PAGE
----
Message from Patriarch Bartholomeos I

IX International Liturgical Conference
Art at the service of the Liturgy
Bose, 2-4 June 2011
Monastery of Bose
National Office for the Cultural Heritage of the Church — Italian Bishops’ Conference

His holiness Bartholomeos I, ecumenical patriarch


Dear Fr. Enzo, Prior of the Community in Bose

Beloved brothers and sisters,
Participants of the Liturgical Colloquium,

It is with great joy that we communicate with you in order to address and bless your international scholarly gathering to explore the theme of “Liturgical Art: art in the service of liturgy.”
If, as the Psalmist intoned, our Lord is “exceedingly beautiful” (Ps. 44.2); and if, as Fyodor Dostoevsky wrote, “beauty will save the world,” then the liturgy is the place where art and architecture coincide to convey the communication between heaven and earth, as well as the communion between God and the world.
Indeed, what liturgy does in terms of spiritual song and art, architecture achieves in terms of material space and geometrical creation. Ultimately, space and geometry share the same language as liturgy and art. They articulate the same truth; they speak the language of theology. What is this truth? What is this theology?
The Orthodox tradition professes and proclaims that the Word of God, who is by nature inconceivable, was nevertheless conceived in the human womb of a Virgin Mother, Mary of Nazareth. Through the Theotokos, the incomprehensible divinity of the heavenly Father is somehow mysteriously and mystically – not unlike what happens in icons and not unlike what occurs through architecture – comprehended and contained within the human heart. As the Fathers profess, the uncircumscribable and inaccessible nature of the living God is rendered describable and accessible in human flesh and material creation.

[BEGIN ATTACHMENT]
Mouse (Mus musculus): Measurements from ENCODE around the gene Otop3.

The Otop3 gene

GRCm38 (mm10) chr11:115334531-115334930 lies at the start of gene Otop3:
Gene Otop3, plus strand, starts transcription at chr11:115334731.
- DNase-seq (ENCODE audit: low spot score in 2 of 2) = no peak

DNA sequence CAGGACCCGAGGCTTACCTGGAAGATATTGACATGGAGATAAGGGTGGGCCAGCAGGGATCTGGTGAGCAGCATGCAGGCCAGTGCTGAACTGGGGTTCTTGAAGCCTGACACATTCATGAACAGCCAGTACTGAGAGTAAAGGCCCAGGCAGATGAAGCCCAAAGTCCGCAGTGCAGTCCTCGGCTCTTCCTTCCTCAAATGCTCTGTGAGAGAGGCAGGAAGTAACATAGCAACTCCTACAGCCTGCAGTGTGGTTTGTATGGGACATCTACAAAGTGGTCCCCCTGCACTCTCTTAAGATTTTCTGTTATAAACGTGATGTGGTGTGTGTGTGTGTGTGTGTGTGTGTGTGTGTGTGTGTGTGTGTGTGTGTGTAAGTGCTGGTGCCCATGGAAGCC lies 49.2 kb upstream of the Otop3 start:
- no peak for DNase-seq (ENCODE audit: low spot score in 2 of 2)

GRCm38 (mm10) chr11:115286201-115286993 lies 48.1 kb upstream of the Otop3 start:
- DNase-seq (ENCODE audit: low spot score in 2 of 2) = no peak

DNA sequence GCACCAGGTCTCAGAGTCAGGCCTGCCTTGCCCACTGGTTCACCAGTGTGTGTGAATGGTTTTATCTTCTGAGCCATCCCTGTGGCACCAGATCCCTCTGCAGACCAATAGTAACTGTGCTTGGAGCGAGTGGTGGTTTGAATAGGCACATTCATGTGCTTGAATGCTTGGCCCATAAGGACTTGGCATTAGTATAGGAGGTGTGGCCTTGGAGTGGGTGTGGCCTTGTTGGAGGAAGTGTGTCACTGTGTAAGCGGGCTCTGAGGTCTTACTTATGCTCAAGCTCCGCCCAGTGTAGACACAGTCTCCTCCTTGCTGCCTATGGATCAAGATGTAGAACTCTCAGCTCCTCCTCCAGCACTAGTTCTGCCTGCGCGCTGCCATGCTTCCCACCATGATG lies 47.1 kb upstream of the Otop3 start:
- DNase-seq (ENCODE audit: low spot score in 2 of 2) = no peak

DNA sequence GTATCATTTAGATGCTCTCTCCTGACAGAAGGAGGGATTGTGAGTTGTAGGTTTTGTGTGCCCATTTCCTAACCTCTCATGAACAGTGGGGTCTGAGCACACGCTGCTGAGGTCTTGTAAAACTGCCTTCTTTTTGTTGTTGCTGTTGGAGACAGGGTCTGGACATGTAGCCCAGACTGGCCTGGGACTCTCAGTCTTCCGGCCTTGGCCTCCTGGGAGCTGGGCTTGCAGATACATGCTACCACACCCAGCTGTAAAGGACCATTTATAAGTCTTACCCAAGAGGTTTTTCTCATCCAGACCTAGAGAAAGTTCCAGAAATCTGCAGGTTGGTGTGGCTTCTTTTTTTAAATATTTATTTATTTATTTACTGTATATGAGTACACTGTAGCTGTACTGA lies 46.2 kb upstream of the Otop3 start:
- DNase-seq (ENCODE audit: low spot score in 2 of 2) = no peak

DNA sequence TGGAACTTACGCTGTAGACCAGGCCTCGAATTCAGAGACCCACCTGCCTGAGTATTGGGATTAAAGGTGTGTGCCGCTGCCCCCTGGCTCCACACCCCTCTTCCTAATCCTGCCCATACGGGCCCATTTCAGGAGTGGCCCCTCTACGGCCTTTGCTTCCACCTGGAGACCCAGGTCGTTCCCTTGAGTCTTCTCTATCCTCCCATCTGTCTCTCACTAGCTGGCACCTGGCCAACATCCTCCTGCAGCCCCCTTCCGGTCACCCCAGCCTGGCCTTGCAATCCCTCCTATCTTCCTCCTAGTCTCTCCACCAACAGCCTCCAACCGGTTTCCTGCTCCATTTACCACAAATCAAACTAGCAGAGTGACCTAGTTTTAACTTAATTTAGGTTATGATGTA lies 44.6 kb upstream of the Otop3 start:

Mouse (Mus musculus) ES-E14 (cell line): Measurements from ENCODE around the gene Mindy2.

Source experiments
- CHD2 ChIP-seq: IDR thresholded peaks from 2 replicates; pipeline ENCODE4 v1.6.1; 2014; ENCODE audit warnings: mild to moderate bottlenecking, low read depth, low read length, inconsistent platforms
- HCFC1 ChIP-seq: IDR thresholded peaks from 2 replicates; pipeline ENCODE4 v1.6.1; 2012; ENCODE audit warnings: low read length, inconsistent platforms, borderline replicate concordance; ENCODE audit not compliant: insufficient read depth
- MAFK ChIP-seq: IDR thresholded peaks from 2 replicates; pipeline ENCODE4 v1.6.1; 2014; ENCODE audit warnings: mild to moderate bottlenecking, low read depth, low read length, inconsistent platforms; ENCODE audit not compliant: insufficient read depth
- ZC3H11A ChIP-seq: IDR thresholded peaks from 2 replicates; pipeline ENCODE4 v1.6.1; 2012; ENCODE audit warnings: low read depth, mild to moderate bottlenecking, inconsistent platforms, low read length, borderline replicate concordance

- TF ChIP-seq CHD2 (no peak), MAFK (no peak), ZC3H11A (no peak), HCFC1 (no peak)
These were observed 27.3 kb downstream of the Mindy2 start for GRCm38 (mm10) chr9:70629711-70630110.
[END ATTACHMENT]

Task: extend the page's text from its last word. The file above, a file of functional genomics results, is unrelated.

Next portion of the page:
Art and architecture, then, are a visible reminder of a heavenly vocation. They are pointers, signifying a supreme reality. This is precisely why the wood of portable icons will often be carved inward; for, the icon is an invitation to another, inner world. Moreover, frescoes on walls will often be painted at just above average human proportions; this is because frescoes express an invitation to rise higher than daily expectations. And this is why religious architecture draws the faithful either inward (to the heart) or upward (to the heavens); for the bricks and the mortar serve as an invitation to inner conversion and cosmic transformation.
In a word, liturgy and art are best understood in terms of encounter and relationship. Those who worship and those who create are drawn into a relationship with God Himself! In full awareness, then, of this awesome vision of both liturgy and art, we convey to all of you our most fervent prayers for successful deliberations and for continued contributions in this crucial field of your academic research and artistic creativity.

His holiness
the ecumenical patriarch Bartholomeos